The nominal approval of OOXML last month unleashed an unprecedented outpouring of anger, with much of that ire directed at the ISO for failing to uphold basic standards during the process. This has prompted it to respond with a rather interesting FAQ in which it desperately tries to defend itself.
For example, try the following for size:
As stipulated in the ISO/IEC JTC 1 Directives under the section relating to the fast-track process, the criteria for proposing an existing industry standard for the fast-track procedure are a matter for each proposer to decide. In the case of ISO/IEC 29500, Ecma International considered that the fast-track procedure was appropriate.
Translation: don't blame us for the ridiculous fast-tracking, it was all ECMA's fault. Except that you would have thought that ISO might have some say on the matter - unless, of course, ISO is little more than a rubber-stamping service these days.
Then there's this:
some claim that the Open Document Format (ODF), which is also an ISO/IEC standard (ISO/IEC 26300) and ISO/IEC 29500 are competing solutions to the same problem, while others claim that ISO/IEC 29500 provides additional functionalities, particularly with regard to legacy documents.
This is amazing: since when did proprietary lock-in represent “additional functionality”? That's a bit like saying handcuffs offer “additional functionality” to boring old handcuff-less freedom. Proprietary lock-in - even when dignified with the euphemistic moniker of "legacy documents" - is what open standards are supposed to avoid; touting it as an “extra” is a simple betrayal of the fundamental underlying idea.
This is pretty astonishing too:
The ability to have both as International Standards was something that needed to be decided by the market place. ISO and IEC and their national members provided the JTC 1 infrastructure that facilitated such a decision by the market players.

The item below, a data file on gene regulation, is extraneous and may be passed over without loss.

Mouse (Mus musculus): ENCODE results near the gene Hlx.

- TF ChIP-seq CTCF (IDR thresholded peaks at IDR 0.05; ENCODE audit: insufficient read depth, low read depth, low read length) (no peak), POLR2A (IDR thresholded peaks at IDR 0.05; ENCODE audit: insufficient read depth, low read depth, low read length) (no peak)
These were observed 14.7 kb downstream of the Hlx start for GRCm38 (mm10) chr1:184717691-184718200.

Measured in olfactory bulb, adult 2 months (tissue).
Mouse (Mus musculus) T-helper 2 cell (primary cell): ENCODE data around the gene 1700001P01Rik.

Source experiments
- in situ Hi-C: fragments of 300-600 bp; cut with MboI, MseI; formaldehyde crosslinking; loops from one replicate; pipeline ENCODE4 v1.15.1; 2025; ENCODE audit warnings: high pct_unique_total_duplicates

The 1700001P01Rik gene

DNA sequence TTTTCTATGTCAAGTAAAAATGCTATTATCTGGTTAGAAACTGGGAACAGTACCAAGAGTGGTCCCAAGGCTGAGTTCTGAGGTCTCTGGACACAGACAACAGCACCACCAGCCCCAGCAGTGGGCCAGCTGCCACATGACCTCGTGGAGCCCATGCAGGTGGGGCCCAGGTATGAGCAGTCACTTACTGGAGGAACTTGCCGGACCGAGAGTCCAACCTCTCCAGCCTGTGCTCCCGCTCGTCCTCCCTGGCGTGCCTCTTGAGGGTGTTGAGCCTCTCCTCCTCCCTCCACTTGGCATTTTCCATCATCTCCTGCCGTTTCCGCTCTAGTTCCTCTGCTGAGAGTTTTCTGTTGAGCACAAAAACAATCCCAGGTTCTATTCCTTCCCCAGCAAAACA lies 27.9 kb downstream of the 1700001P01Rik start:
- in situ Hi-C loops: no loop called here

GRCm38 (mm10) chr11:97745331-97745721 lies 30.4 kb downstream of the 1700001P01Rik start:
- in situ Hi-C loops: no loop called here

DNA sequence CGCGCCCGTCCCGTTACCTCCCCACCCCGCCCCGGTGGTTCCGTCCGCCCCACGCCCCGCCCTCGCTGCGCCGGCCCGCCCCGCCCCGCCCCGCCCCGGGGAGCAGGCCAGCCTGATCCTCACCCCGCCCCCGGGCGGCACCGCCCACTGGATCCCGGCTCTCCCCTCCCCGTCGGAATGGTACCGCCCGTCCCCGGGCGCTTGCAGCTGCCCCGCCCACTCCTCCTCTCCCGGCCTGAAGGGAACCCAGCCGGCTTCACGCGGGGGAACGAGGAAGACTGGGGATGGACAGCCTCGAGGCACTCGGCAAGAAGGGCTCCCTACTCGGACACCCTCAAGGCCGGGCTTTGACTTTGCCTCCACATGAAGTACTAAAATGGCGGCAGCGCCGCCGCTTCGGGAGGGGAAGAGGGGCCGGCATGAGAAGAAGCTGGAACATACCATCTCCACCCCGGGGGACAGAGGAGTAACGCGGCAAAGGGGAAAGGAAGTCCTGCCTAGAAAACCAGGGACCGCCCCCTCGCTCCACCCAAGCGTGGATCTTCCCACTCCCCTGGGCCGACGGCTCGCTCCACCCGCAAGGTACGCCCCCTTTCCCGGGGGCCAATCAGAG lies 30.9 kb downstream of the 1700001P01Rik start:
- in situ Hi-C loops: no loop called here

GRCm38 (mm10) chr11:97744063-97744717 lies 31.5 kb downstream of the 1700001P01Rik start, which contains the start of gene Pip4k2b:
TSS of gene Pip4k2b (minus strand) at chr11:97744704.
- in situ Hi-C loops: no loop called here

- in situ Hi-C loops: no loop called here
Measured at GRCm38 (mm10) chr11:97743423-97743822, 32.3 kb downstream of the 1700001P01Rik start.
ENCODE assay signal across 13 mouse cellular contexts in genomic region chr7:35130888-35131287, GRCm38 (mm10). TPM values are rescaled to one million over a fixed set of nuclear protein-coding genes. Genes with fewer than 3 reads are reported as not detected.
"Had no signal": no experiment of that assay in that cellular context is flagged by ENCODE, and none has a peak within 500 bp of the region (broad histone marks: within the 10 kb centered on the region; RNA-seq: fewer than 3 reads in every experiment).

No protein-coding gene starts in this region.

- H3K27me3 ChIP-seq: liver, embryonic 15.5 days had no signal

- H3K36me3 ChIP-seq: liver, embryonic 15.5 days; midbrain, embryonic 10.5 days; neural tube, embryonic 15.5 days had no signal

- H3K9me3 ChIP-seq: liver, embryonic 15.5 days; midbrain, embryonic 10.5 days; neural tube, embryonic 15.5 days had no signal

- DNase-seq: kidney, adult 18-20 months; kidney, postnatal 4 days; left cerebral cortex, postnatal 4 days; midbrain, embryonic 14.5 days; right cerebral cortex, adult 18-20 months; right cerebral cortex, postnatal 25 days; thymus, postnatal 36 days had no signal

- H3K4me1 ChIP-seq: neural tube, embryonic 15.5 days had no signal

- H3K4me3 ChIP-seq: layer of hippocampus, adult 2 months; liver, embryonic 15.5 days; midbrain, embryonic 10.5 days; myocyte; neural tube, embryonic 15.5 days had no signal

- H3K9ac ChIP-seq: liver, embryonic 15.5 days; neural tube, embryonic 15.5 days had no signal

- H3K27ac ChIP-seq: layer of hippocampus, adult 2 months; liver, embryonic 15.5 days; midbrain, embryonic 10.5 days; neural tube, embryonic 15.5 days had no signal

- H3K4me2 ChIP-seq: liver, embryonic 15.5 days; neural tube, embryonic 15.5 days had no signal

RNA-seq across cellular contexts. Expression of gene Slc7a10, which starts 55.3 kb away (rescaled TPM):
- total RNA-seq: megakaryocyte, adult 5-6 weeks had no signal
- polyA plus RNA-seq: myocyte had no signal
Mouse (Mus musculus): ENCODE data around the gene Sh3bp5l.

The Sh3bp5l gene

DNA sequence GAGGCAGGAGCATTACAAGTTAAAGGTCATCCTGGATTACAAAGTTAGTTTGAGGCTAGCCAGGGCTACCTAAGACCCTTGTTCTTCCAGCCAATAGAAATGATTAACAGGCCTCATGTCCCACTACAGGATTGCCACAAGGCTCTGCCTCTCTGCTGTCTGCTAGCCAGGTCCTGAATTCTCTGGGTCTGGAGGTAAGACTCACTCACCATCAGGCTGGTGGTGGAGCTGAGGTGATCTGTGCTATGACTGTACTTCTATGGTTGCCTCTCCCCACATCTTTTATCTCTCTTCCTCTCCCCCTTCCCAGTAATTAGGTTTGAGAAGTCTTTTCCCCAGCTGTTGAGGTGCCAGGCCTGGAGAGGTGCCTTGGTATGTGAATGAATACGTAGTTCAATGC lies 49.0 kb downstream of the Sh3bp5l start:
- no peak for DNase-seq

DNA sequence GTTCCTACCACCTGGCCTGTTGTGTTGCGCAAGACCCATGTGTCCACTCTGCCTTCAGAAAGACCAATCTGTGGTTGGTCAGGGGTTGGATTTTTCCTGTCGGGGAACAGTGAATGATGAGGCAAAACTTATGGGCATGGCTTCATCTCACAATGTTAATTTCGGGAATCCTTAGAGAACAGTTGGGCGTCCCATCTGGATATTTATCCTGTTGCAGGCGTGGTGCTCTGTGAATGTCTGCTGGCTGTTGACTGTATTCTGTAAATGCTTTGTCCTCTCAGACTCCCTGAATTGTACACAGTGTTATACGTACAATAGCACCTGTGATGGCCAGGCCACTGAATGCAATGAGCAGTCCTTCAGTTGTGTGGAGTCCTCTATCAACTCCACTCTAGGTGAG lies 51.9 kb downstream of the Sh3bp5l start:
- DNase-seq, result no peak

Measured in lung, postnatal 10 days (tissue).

As any fule kno, the market is supposed to decide *between different implementations* of the same standard: that's what standards are for, to level the playing field. If not, the logic would be that we need lots and lots of completely different standards so that the market can sort them out – which, again, is precisely the kind of mess that standardisation is designed to avoid.
Even this is misleading:
The ISO/IEC/ITU patent policy requires that licenses be available on reasonable and non-discriminatory terms and conditions to all patents needed to implement an ISO/IEC International Standard and/or ITU Recommendation, and that all identified patent owners make a declaration to that effect.
As is well known, “reasonable and non-discriminatory” (RAND) just doesn't work for free software. It would be quite within the bounds to demand a payment of one millionth of a penny per copy for a payment from everybody – eminently reasonably, and quite non-discriminatory, but utterly impossible for open source. Microsoft can scupper any attempt to implement its patents with free code by demanding just such a RAND payment for some patent that pops up, and ISO, by its own admission, can do nothing.
In other words, ISO's FAQ, designed to quell the storm, ends up confirming many of the very issues its critics have raised, and feeding it. Well, I suppose that's a kind of progress.